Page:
I don't think we'd believe them totally blameworthy if that computer got infected with malware to their detriment. Yet if it did, they're likely much more responsible for the problem than someone who installed this IoT device. From the sound of it, the cameras could be accessed with relative ease online by guessing a password, while getting malware onto a desktop usually requires the user to fall for a fake download or phishing email. On this basis, attempting to blame the parent for something the manufacturer could prevent seems limited at best.

      2. big_D Silver badge

        Up to a point, I agree...

        But the manufacturer offers 2FA, but the users don't use it, it is too inconvenient for them, so they stick with a weak password they can remember - because they use it everywhere.

        You can only protect users from themselves to a certain point - minimum password strength rules etc. Checking Haveibeenpawned? That could open up another can of worms, is it sufficient to check once, when the password is set? Or is it corporate negligence when they don't regularly check the password? But the password should be hashed, so they don't actually have the password to re-check.

        At the end of the day, each user has to decide for themselves what is adequate, but it is such a complicated topic, that uninformed users make uninformed decisions, which can come back to bite them.

        1. whitepines Silver badge

          Could probably make this easier by compiling a list of known user errors with the authentication method chosen (as an industry, we have really quite solid data here, we know nearly every trick the user will try with password auth, 2FA, etc.). Put that on a big red warning label on the box -- "FAILING TO FOLLOW THESE INSTRUCTIONS WILL PUT YOUR FAMILY AT RISK" etc. etc.

          If the clueless user wants to stay clueless, ignores the label, then it's undeniably their responsibility (and negligence, if a stalker comes after their kids via the unsecured IoT devices). No different than spilling hot coffee on yourself or microwaving unopened tins of food at that point; vendor clearly warned and said what had to be done and what the risk was for not doing it, not the vendor's fault. Right now, however, I really don't think the vendors are having to go far enough in disclosing the dangers of their tech when it is misconfigured.

          1. Headley_Grange Silver badge

            2FA

            I think you're right about the 2FA thing - it's not different from the seatbelt in the car; the car beeps at me but it still starts if I don't buckle up.

            Having said that - if I were Ring's CEO and kept seeing my company in the news in a bad light then I'd force 2FA on users.

        2. iron Silver badge

          You don't check the hashed password against the list, you hash the list and check it against your stored passwords.

          1. big_D Silver badge

            Yep, I thought about that after I posted.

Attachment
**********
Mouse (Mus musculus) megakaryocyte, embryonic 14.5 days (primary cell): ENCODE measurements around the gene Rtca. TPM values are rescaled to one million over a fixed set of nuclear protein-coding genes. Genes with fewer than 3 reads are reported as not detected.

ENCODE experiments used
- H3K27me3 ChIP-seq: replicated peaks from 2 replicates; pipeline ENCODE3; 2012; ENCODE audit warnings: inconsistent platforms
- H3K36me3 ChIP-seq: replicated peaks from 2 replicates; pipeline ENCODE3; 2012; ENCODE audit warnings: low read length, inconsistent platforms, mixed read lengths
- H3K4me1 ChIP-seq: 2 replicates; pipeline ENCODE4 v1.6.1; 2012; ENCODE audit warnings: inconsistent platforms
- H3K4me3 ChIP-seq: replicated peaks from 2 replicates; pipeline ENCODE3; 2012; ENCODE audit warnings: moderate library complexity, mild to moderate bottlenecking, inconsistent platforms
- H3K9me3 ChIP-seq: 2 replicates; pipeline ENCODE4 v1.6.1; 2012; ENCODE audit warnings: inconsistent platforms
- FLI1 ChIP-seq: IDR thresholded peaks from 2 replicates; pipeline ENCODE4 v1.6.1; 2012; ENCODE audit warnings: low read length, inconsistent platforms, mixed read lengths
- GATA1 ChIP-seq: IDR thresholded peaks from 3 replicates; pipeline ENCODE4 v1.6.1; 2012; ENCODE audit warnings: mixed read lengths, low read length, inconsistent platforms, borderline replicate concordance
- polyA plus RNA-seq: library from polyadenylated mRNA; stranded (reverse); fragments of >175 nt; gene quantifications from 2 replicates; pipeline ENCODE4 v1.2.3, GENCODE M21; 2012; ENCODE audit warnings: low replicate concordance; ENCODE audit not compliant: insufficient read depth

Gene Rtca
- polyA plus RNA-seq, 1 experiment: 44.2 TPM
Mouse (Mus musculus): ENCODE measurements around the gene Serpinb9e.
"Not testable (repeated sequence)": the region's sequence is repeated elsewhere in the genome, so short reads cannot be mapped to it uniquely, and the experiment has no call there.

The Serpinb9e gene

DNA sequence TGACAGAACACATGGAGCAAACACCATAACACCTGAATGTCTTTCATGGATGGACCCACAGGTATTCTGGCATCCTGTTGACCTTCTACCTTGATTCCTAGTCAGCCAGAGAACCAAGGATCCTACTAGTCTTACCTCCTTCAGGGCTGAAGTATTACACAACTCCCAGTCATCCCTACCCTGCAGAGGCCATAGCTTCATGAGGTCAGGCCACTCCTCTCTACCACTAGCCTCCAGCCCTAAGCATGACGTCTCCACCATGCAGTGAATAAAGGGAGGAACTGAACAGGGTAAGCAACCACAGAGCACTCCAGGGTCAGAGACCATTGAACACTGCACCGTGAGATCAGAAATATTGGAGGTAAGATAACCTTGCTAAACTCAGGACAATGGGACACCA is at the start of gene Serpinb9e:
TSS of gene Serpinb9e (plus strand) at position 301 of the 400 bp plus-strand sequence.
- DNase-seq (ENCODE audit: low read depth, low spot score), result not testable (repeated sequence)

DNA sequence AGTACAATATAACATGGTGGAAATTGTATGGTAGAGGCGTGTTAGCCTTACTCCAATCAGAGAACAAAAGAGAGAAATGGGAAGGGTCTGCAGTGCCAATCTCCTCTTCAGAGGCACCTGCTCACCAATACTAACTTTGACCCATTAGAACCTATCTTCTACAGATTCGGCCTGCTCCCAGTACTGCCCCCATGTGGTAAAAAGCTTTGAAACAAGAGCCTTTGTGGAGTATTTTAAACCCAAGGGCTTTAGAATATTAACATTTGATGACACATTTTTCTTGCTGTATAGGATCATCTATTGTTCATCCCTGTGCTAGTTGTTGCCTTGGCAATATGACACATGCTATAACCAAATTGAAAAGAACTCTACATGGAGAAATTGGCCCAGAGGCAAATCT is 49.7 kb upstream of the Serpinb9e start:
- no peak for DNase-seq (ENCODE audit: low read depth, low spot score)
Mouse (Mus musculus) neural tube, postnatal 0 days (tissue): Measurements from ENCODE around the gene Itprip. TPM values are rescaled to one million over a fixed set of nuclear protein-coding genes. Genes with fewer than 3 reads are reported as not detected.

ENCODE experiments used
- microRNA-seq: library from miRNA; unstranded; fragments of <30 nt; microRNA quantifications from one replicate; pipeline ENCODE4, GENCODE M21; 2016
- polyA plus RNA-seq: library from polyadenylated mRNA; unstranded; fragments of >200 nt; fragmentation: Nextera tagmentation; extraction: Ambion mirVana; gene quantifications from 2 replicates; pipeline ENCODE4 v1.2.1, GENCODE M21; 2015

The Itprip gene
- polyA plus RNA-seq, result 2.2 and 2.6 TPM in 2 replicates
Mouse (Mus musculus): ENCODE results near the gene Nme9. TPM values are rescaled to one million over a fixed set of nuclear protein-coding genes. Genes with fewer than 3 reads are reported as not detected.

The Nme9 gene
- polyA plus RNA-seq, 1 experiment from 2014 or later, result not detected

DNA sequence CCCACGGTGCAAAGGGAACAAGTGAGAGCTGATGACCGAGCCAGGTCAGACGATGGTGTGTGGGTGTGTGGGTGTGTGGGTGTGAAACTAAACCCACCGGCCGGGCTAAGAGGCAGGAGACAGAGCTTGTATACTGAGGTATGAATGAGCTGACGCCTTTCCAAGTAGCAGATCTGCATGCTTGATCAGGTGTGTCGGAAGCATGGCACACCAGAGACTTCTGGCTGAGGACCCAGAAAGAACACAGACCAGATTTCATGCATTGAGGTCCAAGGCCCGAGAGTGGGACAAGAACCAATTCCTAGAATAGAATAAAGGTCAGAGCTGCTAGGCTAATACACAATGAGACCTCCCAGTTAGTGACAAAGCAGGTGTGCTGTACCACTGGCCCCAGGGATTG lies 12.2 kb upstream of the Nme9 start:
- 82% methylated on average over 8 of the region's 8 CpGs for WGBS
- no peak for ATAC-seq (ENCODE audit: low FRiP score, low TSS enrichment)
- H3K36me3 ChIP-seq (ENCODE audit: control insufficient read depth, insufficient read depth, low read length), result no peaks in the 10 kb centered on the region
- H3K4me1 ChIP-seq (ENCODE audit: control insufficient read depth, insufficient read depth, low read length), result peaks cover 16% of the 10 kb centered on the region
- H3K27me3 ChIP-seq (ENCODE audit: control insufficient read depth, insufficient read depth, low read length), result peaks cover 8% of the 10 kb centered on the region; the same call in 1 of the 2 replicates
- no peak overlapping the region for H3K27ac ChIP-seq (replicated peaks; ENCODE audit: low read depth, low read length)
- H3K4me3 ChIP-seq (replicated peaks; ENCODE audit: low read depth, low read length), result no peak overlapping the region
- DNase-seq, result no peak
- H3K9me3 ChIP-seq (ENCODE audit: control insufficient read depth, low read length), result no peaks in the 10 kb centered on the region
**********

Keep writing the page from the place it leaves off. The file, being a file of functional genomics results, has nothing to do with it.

3. Michael Wojcik Silver badge

        If you include those devices that lack a camera but do have a microphone and speaker, that's almost every consumer electronic device

        Oh, please. I can find a hundred "consumer electronic devices" in my home right now that don't have a microphone or speaker. Without getting up from my seat I can reach out and touch eight of them (I just counted).

  2. Anonymous Coward
    Anonymous Coward

    Darling ...

    ... Erich Mielke's at the door.

    1. Anonymous Coward
      Anonymous Coward

      Re: Darling ...

      Why bother with a Back Door when Faschion Victims invite you in at their Front Door ?

  3. LDS Silver badge

    By-products are always a risk.

    If Amazon main business was doorbells, it would make better products, or it would go out of business quickly. But this is a by-product of its needs to deliver more boxes at lower costs, while gathering user data. So it has to be just "good enough" for its main aims. Everything else is just added costs to avoid.

    1. EnviableOne Silver badge

      Re: By-products are always a risk.

      Door bells are not a by-product, Ring was a seperate company styled as a "home security firm" untill amazon bought it back in Febuary 2018.

      They should know better.

      All it would take is the zxcvbn library to pick good passwords and run anything that passes against the HIBP API to chek ifi its pwned, and for belt and braces OAuth2 TOTP on top

  4. Anonymous South African Coward Silver badge

    And it doesn't alert owners to multiple logins from across the country or world – a tell-tale sign of an account compromise – nor limit the rate at which miscreants can attempt to guess account passwords. It does not direct people to use multi-factor authentication, nor does it require strong passwords, and nor does it reject username-password combinations known to be stolen from other websites. It basically fails to prevent netizens from falling foul of brute-force attacks and credential stuffing, and subsequent security device hijackings, by miscreants on the other side of the internet.